5. 5. The SQL/host language interface <ul><li>Transfer of data bet. DBMS and host-language program is through shared variables of the host language </li></ul><ul><ul><li>All shared variables are prefixed by a colon when they are referred to by an SQL statement </li></ul></ul><ul><ul><li>they appear without the colon in host-language statements </li></ul></ul><ul><li>Exception handling </li></ul><ul><ul><li>After execution of a SQL statement, certain status code is placed in special parameters </li></ul></ul><ul><ul><li>Two state codes </li></ul></ul><ul><ul><ul><li>SQLCODE of integer type: SQL1 </li></ul></ul></ul><ul><ul><ul><li>SQLSTATE of CHAR(5): SQL2 </li></ul></ul></ul><ul><ul><li>SQLSTATE </li></ul></ul><ul><ul><ul><li>class code: first two characters </li></ul></ul></ul><ul><ul><ul><li>subclass code: the rest three characters </li></ul></ul></ul><ul><ul><ul><li>example: 00000 (successful execution), 02000 (no tuple found) </li></ul></ul></ul>
  6. 6. The DECLARE section <ul><li>EXEC SQL BEGIN DECLARE SECTION; Declaration of shared variables goes here … EXEC SQL END DECLARE SECTION; </li></ul><ul><li>Example </li></ul><ul><ul><li>exec sql begin declare section; </li></ul></ul><ul><ul><li>char studioName[15], studioAddr[50]; </li></ul></ul><ul><ul><li>char sqlstate[6]; // Note, it is of 6 chars </li></ul></ul><ul><ul><li>exec sql end declare section; </li></ul></ul>
  7. 7. Using shared variables <ul><li>Any SQL statement that does not return a result can be embedded (e.g. delete- and update-, etc) </li></ul><ul><ul><li>void getStudio() { </li></ul></ul><ul><ul><li> exec sql begin declare section; </li></ul></ul><ul><ul><li>char studioName[15], studioAddr[50]; </li></ul></ul><ul><ul><li>char sqlstate[6]; </li></ul></ul><ul><ul><li>exec sql end declare section; </li></ul></ul><ul><ul><li>/* print request that studio name and address be entered and </li></ul></ul><ul><ul><li> read response into variables studioName and studioAddr */ </li></ul></ul><ul><ul><li>exec sql insert into Studio(name, address) </li></ul></ul><ul><ul><li>values (:studioName, :studioAddr); } </li></ul></ul>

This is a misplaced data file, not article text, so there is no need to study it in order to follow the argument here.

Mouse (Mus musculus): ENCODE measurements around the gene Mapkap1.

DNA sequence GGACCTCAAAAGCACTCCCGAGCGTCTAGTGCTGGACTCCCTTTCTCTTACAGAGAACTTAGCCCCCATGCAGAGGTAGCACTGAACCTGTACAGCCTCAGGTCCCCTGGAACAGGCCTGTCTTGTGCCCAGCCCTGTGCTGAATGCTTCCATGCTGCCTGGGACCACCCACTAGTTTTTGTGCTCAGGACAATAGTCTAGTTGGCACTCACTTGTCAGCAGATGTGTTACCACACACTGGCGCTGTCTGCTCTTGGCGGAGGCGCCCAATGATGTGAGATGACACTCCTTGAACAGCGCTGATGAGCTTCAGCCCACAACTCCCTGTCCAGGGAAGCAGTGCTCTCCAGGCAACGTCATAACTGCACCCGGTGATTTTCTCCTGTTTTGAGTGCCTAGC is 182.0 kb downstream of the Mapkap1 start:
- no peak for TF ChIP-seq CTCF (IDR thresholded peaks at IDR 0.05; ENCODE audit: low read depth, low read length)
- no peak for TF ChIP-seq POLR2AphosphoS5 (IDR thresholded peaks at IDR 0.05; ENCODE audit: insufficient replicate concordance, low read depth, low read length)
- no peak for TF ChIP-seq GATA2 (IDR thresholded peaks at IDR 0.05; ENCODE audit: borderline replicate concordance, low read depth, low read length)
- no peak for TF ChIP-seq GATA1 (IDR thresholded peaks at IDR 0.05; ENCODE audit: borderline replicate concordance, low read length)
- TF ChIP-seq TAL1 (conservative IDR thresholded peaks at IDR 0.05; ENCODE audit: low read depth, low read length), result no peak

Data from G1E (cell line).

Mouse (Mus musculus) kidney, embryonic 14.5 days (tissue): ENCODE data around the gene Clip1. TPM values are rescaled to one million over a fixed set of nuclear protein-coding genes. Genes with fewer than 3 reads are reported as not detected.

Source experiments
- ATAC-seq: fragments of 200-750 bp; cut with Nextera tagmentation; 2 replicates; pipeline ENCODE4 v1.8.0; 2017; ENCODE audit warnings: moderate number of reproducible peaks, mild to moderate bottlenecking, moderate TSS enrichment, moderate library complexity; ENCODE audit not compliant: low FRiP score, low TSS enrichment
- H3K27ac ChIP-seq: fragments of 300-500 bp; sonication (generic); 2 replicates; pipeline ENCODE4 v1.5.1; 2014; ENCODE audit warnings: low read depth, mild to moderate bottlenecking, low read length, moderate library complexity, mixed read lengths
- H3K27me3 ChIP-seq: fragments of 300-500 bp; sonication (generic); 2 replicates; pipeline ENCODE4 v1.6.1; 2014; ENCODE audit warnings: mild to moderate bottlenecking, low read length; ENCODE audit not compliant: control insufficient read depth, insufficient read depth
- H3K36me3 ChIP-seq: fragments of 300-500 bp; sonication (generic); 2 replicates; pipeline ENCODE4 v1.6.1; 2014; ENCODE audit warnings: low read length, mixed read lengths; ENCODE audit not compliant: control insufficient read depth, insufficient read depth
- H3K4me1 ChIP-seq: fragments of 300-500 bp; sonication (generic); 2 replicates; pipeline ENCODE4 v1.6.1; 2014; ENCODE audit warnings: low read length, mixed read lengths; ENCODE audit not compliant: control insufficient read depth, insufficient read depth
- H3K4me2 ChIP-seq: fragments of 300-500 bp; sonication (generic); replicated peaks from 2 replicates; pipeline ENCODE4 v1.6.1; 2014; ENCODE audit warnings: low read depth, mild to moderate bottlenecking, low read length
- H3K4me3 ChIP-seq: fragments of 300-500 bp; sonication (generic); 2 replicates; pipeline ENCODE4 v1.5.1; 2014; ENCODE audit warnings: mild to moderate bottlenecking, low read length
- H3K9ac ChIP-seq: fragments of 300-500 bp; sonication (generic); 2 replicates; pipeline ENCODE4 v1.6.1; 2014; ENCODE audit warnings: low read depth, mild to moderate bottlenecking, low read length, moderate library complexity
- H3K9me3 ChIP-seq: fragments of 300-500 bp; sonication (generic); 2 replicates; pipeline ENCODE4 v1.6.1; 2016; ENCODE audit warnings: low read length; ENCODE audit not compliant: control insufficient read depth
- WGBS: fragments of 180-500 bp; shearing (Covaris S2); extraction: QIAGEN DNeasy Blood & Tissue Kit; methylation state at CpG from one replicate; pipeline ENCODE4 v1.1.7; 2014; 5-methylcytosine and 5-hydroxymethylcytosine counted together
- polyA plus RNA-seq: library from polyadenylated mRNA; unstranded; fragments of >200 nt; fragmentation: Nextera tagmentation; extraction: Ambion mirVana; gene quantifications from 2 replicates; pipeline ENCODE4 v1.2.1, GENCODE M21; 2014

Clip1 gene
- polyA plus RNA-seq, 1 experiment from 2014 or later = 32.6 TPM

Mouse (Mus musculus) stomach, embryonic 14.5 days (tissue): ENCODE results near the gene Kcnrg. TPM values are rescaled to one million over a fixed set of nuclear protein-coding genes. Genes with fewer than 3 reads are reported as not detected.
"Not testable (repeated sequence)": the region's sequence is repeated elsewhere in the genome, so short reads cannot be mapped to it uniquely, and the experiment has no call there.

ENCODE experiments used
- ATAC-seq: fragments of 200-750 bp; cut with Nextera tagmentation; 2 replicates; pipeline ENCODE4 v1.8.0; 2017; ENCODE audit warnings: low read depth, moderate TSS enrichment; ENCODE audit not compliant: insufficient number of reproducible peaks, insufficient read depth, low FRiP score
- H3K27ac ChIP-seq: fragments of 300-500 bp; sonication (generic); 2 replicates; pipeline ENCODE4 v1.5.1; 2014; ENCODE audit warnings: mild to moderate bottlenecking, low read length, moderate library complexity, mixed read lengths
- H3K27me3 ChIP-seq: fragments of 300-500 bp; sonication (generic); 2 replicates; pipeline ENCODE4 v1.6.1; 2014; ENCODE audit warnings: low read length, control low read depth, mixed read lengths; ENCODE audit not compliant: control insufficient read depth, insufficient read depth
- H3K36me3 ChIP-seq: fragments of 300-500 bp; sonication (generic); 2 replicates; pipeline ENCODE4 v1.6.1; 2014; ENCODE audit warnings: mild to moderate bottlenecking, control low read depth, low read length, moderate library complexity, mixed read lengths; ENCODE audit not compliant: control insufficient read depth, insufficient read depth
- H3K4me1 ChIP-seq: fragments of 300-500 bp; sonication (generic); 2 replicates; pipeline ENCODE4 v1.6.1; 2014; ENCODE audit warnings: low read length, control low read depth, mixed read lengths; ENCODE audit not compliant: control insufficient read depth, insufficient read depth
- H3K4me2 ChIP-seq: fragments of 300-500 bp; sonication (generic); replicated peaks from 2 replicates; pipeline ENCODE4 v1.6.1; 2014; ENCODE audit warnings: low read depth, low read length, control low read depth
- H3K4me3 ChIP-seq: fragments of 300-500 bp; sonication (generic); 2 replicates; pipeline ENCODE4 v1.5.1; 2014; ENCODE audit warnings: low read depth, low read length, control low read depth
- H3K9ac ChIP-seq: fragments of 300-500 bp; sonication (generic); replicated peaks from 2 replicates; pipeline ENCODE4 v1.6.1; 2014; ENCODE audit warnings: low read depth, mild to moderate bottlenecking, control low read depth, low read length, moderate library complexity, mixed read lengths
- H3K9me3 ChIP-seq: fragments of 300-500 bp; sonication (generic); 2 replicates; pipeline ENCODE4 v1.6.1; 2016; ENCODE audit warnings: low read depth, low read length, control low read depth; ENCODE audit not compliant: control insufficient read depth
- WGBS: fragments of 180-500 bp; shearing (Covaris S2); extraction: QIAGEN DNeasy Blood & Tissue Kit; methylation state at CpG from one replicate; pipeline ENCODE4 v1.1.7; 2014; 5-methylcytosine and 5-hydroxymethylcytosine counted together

8. 8. Single-row select statements <ul><li>select-from-where queries are not directly embeddable due to impedance mismatch </li></ul><ul><ul><li>Use shared variable for a query that produces a single tuple ( single-row select ) </li></ul></ul><ul><ul><li>Use cursor, otherwise </li></ul></ul><ul><li>Single-row select </li></ul><ul><ul><li>SELECT <attribute-name(s)> INTO <shared variable(s)> FROM <table-name> WHERE <condition> </li></ul></ul><ul><ul><li>If result of the query is either no tuple or more than one tuple, no assignment and appropriate code is written in SQLSTATE </li></ul></ul>
  9. 9. Example of single-row select statements <ul><ul><li>void printNetWorth() { /* read the name of a studio and print the netWorth of the studio’s president */ exec sql begin declare section; </li></ul></ul><ul><ul><li>char studioName[15]; </li></ul></ul><ul><ul><li>int presNetWorth; </li></ul></ul><ul><ul><li>char sqlstate[6]; </li></ul></ul><ul><ul><li>exec sql end declare section; </li></ul></ul><ul><ul><li>/* Receive studio name be entered. Read response into studioName*/ </li></ul></ul><ul><ul><li>exec sql select netWorth into :presNetWorth </li></ul></ul><ul><ul><li>from Studio, MovieExec </li></ul></ul><ul><ul><li>where presC# = cert# and Studio.name = :studioName; </li></ul></ul><ul><ul><li>/* Check SQLSTATE. If all 0’s, print the value of presNetWorth*/ } </li></ul></ul>
  10. 10. Cursor <ul><li>To create and use a cursor </li></ul><ul><ul><li>Cursor declaration EXEC SQL DECLARE <cursor_name> CURSOR FOR <query> </li></ul></ul><ul><ul><ul><li><query> denotes a relation name or a select-from-where expression, whose value is a relation </li></ul></ul></ul><ul><ul><li>EXEC SQL OPEN <cursor_name> </li></ul></ul><ul><ul><li>One or more uses of a fetch statement. EXEC SQL FETCH FROM <cursor_name> INTO <list of variables> </li></ul></ul><ul><ul><li>EXEC SQL CLOSE <cursor_name> </li></ul></ul>
  11. 11. Cursor Example <ul><ul><ul><li>#define NO_MORE_TUPLES !(strcmp(SQLSTATE, “02000”)) void worthRanges() { int i, digits, counts[15]; exec sql begin declare section; int worth; char sqlstate[6]; exec sql end declare section; exec sql declare execCursor cursor for select netWorth from MovieExec; for (i = 0; i < 15; i++) counts[i] = 0; exec sql open execCursor; while (1) {exec sql fetch from execCursor into :worth; if (NO_MORE_TUPLES) break; digits = 1; while (worth /= 10) > 0) digits++; if (digits <= 14) counts[digits]++; } exec sql close execCursor; for (i = 0; i < 15; i++) printf(“digits = %d: number of execs = %d ”, i, counts[i]); } </li></ul></ul></ul>